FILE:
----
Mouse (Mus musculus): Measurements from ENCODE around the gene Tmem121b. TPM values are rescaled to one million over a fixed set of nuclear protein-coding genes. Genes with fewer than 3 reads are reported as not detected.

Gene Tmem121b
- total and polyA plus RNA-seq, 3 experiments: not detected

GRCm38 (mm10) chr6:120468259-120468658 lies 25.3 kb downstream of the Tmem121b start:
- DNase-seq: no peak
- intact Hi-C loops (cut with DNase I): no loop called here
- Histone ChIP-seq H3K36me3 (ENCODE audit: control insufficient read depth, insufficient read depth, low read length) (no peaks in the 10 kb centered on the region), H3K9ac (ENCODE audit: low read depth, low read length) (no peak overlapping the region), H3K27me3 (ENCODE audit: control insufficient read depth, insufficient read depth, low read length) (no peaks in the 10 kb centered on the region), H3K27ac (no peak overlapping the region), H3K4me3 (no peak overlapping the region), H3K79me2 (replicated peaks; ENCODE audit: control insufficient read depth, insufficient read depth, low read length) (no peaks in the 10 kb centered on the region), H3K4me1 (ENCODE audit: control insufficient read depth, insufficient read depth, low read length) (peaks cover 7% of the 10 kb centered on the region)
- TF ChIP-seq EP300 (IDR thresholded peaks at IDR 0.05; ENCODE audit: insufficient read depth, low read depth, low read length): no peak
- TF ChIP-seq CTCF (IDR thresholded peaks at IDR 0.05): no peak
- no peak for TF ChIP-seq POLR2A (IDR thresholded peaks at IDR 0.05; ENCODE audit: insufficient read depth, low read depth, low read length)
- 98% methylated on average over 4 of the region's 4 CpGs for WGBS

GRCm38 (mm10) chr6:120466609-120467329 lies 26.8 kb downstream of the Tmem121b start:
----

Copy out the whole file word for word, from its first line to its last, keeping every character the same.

Mouse (Mus musculus): Measurements from ENCODE around the gene Tmem121b. TPM values are rescaled to one million over a fixed set of nuclear protein-coding genes. Genes with fewer than 3 reads are reported as not detected.

Gene Tmem121b
- total and polyA plus RNA-seq, 3 experiments: not detected

GRCm38 (mm10) chr6:120468259-120468658 lies 25.3 kb downstream of the Tmem121b start:
- DNase-seq: no peak
- intact Hi-C loops (cut with DNase I): no loop called here
- Histone ChIP-seq H3K36me3 (ENCODE audit: control insufficient read depth, insufficient read depth, low read length) (no peaks in the 10 kb centered on the region), H3K9ac (ENCODE audit: low read depth, low read length) (no peak overlapping the region), H3K27me3 (ENCODE audit: control insufficient read depth, insufficient read depth, low read length) (no peaks in the 10 kb centered on the region), H3K27ac (no peak overlapping the region), H3K4me3 (no peak overlapping the region), H3K79me2 (replicated peaks; ENCODE audit: control insufficient read depth, insufficient read depth, low read length) (no peaks in the 10 kb centered on the region), H3K4me1 (ENCODE audit: control insufficient read depth, insufficient read depth, low read length) (peaks cover 7% of the 10 kb centered on the region)
- TF ChIP-seq EP300 (IDR thresholded peaks at IDR 0.05; ENCODE audit: insufficient read depth, low read depth, low read length): no peak
- TF ChIP-seq CTCF (IDR thresholded peaks at IDR 0.05): no peak
- no peak for TF ChIP-seq POLR2A (IDR thresholded peaks at IDR 0.05; ENCODE audit: insufficient read depth, low read depth, low read length)
- 98% methylated on average over 4 of the region's 4 CpGs for WGBS

GRCm38 (mm10) chr6:120466609-120467329 lies 26.8 kb downstream of the Tmem121b start: